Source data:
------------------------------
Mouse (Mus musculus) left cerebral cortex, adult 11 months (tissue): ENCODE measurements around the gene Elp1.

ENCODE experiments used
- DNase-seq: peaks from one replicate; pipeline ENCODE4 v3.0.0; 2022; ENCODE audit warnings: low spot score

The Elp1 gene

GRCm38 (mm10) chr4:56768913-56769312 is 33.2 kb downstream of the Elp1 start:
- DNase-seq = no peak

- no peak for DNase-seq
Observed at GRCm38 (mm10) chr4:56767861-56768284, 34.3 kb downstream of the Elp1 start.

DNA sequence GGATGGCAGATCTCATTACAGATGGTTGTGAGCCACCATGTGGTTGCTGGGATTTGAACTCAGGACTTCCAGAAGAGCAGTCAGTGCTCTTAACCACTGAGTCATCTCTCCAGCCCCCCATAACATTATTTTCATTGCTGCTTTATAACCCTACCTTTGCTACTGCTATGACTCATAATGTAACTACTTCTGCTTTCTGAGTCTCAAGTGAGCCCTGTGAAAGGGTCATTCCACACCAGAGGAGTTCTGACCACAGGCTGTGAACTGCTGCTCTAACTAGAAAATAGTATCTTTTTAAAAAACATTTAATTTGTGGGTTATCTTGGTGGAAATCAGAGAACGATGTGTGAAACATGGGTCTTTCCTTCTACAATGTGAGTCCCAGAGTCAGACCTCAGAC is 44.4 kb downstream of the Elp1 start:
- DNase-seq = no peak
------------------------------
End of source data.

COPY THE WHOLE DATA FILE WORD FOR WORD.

Mouse (Mus musculus) left cerebral cortex, adult 11 months (tissue): ENCODE measurements around the gene Elp1.

ENCODE experiments used
- DNase-seq: peaks from one replicate; pipeline ENCODE4 v3.0.0; 2022; ENCODE audit warnings: low spot score

The Elp1 gene

GRCm38 (mm10) chr4:56768913-56769312 is 33.2 kb downstream of the Elp1 start:
- DNase-seq = no peak

- no peak for DNase-seq
Observed at GRCm38 (mm10) chr4:56767861-56768284, 34.3 kb downstream of the Elp1 start.

DNA sequence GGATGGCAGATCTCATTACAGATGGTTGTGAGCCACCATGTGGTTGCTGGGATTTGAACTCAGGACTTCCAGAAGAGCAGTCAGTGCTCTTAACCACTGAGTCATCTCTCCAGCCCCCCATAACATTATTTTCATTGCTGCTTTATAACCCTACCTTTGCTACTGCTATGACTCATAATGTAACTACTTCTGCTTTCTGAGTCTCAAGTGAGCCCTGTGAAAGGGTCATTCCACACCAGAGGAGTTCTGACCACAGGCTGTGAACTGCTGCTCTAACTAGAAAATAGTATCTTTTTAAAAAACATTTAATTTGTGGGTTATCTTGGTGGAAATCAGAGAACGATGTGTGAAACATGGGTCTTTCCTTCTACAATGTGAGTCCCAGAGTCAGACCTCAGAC is 44.4 kb downstream of the Elp1 start:
- DNase-seq = no peak